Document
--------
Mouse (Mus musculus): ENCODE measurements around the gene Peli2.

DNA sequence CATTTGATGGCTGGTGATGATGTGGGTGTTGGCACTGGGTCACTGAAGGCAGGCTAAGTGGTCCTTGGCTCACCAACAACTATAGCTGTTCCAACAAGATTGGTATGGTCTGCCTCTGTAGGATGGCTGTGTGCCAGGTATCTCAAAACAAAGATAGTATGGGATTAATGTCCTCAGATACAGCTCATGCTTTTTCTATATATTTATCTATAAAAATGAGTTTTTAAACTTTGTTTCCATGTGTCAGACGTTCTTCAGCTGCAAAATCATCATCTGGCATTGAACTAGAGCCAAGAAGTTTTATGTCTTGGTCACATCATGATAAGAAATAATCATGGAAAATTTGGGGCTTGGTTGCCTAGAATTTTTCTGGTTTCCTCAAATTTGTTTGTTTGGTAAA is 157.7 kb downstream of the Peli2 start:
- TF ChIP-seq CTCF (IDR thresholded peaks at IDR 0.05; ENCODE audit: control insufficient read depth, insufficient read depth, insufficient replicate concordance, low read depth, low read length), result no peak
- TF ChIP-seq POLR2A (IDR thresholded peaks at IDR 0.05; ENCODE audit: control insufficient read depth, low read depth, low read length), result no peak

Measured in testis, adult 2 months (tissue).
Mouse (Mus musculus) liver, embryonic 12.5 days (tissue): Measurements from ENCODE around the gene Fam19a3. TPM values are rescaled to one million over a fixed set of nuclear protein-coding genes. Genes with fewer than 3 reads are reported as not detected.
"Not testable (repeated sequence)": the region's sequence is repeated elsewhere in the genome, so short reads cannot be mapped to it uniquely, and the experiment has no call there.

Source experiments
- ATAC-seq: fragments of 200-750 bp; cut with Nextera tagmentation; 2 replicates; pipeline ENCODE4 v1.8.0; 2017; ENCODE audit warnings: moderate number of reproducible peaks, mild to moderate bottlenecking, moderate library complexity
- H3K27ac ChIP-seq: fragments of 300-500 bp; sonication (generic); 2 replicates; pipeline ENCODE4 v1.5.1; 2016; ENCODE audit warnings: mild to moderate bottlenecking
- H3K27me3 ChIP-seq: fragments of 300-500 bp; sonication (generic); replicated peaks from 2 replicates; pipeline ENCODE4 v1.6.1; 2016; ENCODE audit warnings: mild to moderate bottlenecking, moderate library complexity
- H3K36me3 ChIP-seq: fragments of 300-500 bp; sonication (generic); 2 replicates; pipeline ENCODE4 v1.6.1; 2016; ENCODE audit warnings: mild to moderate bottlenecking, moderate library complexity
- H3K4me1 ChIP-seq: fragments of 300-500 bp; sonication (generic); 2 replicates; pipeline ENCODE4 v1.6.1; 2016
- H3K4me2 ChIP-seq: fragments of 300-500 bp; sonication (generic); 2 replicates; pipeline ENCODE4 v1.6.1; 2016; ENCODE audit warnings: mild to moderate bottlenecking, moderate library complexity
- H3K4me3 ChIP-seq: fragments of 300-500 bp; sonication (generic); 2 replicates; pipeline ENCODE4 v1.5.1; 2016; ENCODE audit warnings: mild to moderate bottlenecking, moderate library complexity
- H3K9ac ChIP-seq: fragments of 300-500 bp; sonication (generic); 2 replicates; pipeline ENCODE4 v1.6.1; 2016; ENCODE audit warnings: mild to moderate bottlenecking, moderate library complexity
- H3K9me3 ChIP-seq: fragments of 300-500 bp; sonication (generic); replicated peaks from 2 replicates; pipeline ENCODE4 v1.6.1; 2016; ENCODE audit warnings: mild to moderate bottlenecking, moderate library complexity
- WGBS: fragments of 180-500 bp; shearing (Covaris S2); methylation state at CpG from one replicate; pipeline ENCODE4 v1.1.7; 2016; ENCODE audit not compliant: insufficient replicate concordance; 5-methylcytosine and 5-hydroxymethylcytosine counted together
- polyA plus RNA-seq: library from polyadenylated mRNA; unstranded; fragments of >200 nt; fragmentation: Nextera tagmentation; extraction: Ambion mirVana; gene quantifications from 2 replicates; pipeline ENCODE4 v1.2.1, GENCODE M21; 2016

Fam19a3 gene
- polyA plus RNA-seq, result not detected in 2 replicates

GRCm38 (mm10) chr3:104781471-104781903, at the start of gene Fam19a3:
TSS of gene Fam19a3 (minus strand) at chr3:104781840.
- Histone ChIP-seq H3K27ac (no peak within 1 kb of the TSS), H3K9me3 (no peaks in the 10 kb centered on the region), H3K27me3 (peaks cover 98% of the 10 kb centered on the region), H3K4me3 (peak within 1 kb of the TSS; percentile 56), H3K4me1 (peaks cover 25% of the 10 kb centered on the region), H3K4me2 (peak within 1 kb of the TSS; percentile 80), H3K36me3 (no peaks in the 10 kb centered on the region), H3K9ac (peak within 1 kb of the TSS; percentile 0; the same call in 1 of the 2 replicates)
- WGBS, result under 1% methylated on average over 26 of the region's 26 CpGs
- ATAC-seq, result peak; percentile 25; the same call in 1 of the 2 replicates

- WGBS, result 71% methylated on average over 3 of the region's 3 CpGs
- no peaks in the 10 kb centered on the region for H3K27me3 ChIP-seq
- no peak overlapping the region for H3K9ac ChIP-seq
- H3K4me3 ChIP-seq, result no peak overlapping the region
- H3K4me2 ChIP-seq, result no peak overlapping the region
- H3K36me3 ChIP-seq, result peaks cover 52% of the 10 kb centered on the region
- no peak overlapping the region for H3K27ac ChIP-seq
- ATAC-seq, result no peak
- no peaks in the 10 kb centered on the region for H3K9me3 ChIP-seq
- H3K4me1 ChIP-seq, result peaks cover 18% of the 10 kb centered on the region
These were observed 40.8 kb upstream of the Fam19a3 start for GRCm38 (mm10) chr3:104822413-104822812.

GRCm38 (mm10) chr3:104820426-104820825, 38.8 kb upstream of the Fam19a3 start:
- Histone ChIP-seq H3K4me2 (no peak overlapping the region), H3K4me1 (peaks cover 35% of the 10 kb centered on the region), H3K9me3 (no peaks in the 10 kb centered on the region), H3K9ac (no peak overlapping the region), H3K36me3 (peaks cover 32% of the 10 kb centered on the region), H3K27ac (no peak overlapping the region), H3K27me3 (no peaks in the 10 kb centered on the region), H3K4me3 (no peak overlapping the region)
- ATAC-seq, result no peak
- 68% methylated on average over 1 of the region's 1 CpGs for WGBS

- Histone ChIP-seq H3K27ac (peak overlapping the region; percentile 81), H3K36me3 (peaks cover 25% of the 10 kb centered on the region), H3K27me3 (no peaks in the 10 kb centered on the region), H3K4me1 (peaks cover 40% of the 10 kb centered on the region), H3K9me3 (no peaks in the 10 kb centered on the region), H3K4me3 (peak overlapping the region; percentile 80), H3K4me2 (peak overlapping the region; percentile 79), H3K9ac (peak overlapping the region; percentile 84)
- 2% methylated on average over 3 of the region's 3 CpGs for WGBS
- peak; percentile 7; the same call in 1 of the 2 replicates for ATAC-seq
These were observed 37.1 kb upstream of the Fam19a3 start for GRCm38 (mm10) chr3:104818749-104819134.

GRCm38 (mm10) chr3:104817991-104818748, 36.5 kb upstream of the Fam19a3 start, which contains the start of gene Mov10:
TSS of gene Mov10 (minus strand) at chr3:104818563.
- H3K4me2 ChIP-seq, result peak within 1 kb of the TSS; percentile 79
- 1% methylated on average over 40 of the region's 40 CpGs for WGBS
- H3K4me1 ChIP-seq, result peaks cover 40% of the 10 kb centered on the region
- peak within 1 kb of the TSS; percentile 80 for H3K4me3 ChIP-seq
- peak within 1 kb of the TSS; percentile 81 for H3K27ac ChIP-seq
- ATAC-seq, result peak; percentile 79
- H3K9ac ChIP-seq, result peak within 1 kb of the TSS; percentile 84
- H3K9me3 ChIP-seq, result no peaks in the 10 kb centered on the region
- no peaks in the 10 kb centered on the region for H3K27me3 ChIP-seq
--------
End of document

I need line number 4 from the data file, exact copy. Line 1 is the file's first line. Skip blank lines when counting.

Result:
- TF ChIP-seq POLR2A (IDR thresholded peaks at IDR 0.05; ENCODE audit: control insufficient read depth, low read depth, low read length), result no peak